Thursday, September 18, 2014 at 11:01 PM

This afternoon, President Obama finally nominated a new State Department Legal Adviser — Brian Egan, who currently serves as Deputy Counsel to the President and NSC Legal Adviser.  Here is Brian’s bio:

Brian James Egan is Legal Adviser to the National Security Council and Deputy Assistant to the President and Deputy Counsel to the President at the White House, positions he has held since 2013.  Previously, he was Assistant General Counsel for Enforcement and Intelligence at the Department of the Treasury from 2012 to 2013.  Mr. Egan was Deputy Legal Adviser to the National Security Staff as well as Special Assistant to the President and Associate Counsel to the President from 2011 to 2012.  He served as Deputy Legal Adviser to the National Security Staff from 2009 to 2011.  He was an Attorney-Adviser at the Department of State from 2005 to 2009, and from 2000 to 2005 he was an Associate at Goodwin Procter, LLP (formerly Shea and Gardner) in Washington, D.C.  Earlier in his career, he was a paralegal in the Antitrust Division of the Department of Justice in Washington, D.C. and San Francisco, California.  Mr. Egan received a B.A. from Stanford University and a J.D. from the University of California, Berkeley School of Law.

Although inexplicably delayed, this is a smart choice.   Brian is an experienced public international lawyer who is widely respected in the national security community.   He is well-known to the President and the NSC Principals, including Secretary Kerry, and he knows the hot issues facing the Obama Administration, including the Islamic State, Russia/Ukraine, Iran, and Syria.  (I had served as NSC Legal Adviser prior to serving as State Department Legal Adviser and found the prior White House and interagency experience extremely beneficial.)   Brian has the additional advantage of having previously served as a career lawyer in the State Department Legal Adviser’s office (including during the four years while I was Legal Adviser), so he knows the Department and most of the lawyers in the Legal Adviser’s office already.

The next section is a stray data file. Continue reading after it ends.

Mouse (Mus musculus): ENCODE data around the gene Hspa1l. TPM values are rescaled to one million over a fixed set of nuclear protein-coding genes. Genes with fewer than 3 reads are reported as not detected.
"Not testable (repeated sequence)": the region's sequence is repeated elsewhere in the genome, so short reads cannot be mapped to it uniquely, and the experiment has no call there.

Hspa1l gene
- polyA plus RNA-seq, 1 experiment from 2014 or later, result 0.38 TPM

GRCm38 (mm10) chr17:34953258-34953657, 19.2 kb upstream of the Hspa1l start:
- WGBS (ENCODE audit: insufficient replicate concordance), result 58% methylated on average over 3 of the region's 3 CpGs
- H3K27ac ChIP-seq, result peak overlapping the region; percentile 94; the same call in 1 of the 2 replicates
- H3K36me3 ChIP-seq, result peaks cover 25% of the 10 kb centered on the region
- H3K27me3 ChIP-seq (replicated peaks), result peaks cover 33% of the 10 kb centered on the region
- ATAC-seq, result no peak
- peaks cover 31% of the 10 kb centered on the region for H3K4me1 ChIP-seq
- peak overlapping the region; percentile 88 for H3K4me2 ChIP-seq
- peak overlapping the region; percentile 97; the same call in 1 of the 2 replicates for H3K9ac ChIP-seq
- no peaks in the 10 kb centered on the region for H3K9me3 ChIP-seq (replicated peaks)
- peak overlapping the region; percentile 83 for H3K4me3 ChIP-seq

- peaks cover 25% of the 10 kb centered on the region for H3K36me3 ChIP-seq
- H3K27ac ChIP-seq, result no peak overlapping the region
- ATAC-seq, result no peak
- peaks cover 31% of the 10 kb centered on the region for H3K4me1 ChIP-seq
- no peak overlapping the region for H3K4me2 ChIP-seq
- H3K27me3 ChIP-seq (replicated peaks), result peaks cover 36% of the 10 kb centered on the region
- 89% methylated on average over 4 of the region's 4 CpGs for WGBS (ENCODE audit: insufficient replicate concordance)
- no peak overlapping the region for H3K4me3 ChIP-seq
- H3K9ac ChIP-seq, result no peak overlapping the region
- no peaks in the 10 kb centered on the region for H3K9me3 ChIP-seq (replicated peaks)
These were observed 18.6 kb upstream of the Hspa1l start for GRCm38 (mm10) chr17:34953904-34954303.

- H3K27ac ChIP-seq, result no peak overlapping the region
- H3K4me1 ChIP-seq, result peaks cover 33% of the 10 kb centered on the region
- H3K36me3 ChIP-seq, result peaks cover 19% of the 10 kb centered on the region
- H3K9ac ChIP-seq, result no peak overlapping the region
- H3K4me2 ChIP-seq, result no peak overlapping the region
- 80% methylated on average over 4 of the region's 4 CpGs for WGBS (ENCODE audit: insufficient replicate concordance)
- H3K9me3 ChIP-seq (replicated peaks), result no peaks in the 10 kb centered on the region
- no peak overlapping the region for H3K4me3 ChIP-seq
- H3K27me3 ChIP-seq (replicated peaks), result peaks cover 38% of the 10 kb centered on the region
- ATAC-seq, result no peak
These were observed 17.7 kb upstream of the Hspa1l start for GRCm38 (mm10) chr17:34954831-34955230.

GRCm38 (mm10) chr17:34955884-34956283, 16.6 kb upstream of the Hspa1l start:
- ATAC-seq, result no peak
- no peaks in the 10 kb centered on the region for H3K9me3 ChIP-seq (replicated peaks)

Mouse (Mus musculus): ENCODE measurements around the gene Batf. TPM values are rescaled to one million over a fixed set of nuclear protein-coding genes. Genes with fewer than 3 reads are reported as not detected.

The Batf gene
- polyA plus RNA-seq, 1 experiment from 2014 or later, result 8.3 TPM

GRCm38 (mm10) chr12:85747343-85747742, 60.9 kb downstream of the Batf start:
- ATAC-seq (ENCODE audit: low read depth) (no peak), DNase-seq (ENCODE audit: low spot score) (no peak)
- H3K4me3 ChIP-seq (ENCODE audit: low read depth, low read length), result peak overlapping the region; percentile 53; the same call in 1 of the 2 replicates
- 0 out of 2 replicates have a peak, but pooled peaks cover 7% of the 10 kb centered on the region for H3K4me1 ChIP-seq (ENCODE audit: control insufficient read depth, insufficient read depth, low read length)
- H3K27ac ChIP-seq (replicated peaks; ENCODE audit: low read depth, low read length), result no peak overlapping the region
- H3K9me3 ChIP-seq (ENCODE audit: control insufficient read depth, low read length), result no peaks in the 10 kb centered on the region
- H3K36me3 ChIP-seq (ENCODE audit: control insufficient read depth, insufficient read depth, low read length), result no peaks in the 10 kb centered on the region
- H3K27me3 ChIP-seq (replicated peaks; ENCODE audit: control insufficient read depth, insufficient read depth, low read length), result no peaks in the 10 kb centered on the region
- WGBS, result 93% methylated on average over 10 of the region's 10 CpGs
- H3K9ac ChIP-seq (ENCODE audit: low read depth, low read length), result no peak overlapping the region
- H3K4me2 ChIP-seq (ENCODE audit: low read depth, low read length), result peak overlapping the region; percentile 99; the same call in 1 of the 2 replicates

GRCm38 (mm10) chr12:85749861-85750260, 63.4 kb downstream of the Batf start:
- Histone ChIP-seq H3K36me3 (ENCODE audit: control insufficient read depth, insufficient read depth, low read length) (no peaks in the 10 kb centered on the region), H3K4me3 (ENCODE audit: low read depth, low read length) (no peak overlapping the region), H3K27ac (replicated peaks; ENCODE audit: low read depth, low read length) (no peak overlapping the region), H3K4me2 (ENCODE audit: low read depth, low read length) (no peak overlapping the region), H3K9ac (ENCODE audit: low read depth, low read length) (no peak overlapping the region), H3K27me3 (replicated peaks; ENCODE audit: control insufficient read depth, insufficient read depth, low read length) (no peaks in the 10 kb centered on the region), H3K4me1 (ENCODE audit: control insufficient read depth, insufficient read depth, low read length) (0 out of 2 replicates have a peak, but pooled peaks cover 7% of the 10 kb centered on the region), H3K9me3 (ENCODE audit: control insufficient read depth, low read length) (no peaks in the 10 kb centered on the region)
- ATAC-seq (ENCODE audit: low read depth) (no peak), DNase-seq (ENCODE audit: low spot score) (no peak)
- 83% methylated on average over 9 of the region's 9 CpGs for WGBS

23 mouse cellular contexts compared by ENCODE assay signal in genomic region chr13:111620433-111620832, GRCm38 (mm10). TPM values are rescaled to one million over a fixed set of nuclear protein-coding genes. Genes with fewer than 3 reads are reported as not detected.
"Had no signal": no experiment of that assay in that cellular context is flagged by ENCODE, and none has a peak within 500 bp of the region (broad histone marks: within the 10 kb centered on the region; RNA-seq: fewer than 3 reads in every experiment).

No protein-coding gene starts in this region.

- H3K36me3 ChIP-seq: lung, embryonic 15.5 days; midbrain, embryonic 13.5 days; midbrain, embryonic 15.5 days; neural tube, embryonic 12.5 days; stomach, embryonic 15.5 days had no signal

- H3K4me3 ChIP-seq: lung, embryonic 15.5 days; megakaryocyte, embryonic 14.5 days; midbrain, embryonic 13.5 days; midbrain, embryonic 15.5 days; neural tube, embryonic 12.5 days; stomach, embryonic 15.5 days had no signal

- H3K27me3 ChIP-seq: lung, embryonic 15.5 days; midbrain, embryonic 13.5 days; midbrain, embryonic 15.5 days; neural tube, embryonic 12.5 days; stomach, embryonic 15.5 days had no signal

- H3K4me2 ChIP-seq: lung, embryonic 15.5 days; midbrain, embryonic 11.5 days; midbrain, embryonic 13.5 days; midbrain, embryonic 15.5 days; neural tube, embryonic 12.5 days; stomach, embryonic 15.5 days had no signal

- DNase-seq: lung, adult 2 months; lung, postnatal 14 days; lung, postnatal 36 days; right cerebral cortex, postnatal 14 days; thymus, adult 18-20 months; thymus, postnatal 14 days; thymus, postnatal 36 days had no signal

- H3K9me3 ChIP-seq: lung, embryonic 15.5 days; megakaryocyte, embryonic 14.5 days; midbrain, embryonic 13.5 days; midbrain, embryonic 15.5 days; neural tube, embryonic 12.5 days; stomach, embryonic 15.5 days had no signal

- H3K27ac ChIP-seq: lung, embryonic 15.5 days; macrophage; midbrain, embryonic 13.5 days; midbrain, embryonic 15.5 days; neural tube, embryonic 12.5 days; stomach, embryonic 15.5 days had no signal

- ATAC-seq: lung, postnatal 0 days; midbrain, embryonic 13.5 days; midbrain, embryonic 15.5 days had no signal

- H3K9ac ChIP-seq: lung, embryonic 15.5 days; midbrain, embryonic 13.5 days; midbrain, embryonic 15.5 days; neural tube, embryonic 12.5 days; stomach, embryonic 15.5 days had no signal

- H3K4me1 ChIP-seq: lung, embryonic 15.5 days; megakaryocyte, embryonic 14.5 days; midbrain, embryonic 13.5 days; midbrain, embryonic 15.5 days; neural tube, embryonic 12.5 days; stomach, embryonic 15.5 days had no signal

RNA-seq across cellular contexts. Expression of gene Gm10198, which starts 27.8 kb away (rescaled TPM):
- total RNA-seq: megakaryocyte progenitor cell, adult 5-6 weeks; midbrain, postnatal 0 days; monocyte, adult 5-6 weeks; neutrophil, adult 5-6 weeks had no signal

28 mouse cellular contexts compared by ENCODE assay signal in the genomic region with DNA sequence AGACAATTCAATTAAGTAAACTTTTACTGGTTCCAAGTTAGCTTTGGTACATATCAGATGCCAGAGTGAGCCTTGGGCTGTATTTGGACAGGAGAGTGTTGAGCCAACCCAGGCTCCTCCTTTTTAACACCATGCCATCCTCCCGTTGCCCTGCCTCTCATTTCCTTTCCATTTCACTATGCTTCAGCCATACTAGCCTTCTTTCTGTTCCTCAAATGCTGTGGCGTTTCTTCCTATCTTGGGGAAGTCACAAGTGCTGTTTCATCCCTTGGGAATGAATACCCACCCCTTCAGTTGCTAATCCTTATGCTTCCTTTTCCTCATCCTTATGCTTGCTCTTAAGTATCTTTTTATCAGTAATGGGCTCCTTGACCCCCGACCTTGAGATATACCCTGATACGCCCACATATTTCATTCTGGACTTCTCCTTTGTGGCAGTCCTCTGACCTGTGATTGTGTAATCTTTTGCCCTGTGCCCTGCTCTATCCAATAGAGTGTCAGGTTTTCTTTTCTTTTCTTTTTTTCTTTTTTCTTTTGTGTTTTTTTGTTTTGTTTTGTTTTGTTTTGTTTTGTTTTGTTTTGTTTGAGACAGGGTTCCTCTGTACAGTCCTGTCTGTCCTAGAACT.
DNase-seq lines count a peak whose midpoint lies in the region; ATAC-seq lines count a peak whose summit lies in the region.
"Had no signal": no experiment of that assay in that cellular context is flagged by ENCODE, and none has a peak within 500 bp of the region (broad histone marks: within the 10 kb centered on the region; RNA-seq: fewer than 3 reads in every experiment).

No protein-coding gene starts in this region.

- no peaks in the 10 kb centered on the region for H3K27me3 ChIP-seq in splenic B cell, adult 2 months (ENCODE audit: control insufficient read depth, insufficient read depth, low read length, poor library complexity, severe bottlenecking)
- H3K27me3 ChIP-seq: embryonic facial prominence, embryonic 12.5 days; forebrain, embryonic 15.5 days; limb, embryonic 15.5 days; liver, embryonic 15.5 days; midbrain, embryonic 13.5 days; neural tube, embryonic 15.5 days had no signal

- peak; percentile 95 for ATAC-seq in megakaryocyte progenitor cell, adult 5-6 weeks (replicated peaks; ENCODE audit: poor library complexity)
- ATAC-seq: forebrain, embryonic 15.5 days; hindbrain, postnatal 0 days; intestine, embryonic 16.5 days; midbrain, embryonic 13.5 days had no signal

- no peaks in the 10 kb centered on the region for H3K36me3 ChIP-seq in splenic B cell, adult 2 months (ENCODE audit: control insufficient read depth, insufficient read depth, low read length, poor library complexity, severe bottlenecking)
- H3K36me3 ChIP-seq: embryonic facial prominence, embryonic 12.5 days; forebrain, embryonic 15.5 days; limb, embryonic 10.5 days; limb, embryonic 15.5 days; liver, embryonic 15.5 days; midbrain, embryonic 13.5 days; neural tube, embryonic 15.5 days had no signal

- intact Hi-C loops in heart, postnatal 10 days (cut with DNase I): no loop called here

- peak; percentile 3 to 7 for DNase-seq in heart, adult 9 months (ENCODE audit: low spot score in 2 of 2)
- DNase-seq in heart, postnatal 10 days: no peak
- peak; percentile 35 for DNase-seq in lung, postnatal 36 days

The Senate should act quickly to confirm him.  The Administration needs a Legal Adviser to explain its international legal positions and coordinate with foreign governments.

Today’s Headlines and Commentary

Thursday, September 18, 2014 at 2:30 PM

It’s decision day in Scotland. Over 4 million eligible voters have the chance today to vote on breaking the 307-year union with the United Kingdom and going it alone as an independent country. The latest polls seem to have given the “no” camp a narrow lead, but it’s anybody’s guess now. The BBC has pictures of Scotland residents going to the polls, and the New York Times reports on the conflicting feelings of pride and pragmatism inherent to many voters’ calculations. The Guardian has a live feed of the vote as it evolves throughout the day and a map of referendum declaration times by constituency.

ISIS released a new video today that is startlingly different from others. In this clip, a captive British journalist, John Cantlie, stares calmly into the camera and explains the group’s message while simultaneously castigating Western countries for heading into an unwinnable war. The Times has more.

The Times also writes that in Australia, police have thwarted beheading attempts by ISIS supporters in Sydney. Officers raided more than a dozen properties and have taken six people into custody, in addition to identifying a suspected ringleader. The planned target(s) of the beheading plot remain unclear, but could have simply been random people.

In Washington, the House of Representatives voted on Wednesday to authorize aid to Syrian rebels locked in a fight against ISIS. According to the Times, the 273-to-156 vote authorized the training and arming of 5000 “moderate” Syrian rebels in its first year at sites in Saudi Arabia. The vote was a rare bipartisan initiative that came in the wake of a personal appeals by President Obama for its passage. Still, the Washington Post writes that the proposal found detractors on both sides of the aisle: Democrats, more than 40% of whom opposed the proposal, worried it would lead to new military campaigns in the region without a clear strategy, while Republicans fretted that the proposal was too limited. The Senate is expected to vote on it today, where Foreign Policy reports it may find a skeptical audience.

That skepticism appears reflected in the general public; according to a new New York Times/CBS poll released today, for the first time since he was elected president, more Americans disapprove of President Obama’s management of terrorism than approve of it. While 71% and 69% favor airstrikes against ISIS militants in Iraq and Syria, respectively, only 39% approve of how President Obama is handling the situation there, while 48% disapprove.

In an effort to stave off conflicting stories and simplify the message, the White House published a press release of 5 things to know about the campaign against ISIS in Iraq and Syria, in addition to linking to the speech President Obama gave on the subject yesterday in Tampa, Florida.